Rabbits are susceptible to infection by Mycobacterium avium subspecies paratuberculosis (MAP) in both wildlife and experimental conditions. Under the hypotheses that nutrient balance might influence the establishment of infection, we designed an experiment where MAP intestinal colonization was assessed under three dietary regimens: high fiber, high protein, and regular diet in New Zealand white rabbits submitted to oral challenge with MAP.Lowest weight gain (F=5.17, p=0.024), higher tissue culture positivity rates (X2=7.43, p=0.024) and especially extended MAP-compatible lesions (F=5.78, p=0.017) were detected in the regular diet.Taken altogether, results indicate that paratuberculosis infection was achieved affecting mostly regular diet animals and showing that dietary changes may modulate the course of the infection.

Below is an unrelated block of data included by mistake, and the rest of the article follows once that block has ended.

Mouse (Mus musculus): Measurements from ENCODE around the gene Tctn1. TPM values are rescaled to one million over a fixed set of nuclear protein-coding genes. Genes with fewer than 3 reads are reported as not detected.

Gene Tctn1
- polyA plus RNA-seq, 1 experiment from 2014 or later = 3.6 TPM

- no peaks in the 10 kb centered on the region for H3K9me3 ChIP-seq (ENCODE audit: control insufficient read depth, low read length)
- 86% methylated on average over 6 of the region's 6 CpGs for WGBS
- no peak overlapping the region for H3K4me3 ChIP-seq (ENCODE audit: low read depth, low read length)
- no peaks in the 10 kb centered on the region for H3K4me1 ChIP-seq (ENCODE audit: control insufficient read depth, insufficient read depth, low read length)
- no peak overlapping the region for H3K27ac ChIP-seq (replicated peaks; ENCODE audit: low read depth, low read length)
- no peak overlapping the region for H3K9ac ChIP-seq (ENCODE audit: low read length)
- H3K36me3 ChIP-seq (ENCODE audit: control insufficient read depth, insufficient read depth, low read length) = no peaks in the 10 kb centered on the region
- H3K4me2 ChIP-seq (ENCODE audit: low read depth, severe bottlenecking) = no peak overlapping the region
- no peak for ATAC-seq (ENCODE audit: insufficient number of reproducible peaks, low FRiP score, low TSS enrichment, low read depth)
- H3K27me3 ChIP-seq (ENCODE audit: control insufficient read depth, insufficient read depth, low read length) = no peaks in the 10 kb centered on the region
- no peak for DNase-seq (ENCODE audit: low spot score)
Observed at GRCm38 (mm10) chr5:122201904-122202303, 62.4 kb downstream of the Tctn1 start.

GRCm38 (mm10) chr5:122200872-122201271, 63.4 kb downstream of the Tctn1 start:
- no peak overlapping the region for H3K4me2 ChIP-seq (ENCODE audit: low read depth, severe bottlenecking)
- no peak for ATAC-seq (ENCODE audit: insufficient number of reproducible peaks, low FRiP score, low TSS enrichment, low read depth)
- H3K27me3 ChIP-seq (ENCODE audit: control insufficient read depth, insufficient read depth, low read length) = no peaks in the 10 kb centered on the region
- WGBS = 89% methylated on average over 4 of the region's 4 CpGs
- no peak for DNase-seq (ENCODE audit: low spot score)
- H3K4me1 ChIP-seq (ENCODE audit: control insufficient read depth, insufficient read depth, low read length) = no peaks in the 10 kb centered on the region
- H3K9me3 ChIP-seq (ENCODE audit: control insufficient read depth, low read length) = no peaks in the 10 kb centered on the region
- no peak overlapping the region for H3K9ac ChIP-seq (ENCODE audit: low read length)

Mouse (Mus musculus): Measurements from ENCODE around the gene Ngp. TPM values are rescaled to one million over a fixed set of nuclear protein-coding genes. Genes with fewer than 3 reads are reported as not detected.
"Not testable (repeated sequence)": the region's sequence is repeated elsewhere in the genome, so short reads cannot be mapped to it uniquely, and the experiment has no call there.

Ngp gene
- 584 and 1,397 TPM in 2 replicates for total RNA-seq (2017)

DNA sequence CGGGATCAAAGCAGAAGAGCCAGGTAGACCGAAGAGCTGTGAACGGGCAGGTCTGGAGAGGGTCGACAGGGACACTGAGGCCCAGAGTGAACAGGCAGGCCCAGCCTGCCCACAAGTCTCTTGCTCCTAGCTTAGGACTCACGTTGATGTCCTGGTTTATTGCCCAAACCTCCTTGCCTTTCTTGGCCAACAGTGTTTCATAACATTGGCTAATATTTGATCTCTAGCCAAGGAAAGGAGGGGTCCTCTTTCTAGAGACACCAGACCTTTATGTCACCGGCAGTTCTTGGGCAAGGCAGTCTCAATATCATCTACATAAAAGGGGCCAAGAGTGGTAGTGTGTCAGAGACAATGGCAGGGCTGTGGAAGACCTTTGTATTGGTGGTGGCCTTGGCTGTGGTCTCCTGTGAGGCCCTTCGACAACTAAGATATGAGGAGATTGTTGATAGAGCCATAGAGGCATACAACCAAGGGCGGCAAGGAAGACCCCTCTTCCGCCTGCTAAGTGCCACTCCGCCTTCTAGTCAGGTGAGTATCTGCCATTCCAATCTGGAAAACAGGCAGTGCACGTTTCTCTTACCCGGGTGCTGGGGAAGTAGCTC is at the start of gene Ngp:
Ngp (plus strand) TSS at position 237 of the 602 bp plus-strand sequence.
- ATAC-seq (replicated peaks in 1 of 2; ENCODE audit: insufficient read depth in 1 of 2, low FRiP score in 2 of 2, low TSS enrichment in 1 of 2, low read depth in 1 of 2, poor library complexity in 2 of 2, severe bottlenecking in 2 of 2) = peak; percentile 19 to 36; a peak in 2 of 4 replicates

- Animal model
- Johne's disease
- Mycobacterium avium sbsp. paratuberculosis
ASJC Scopus subject areas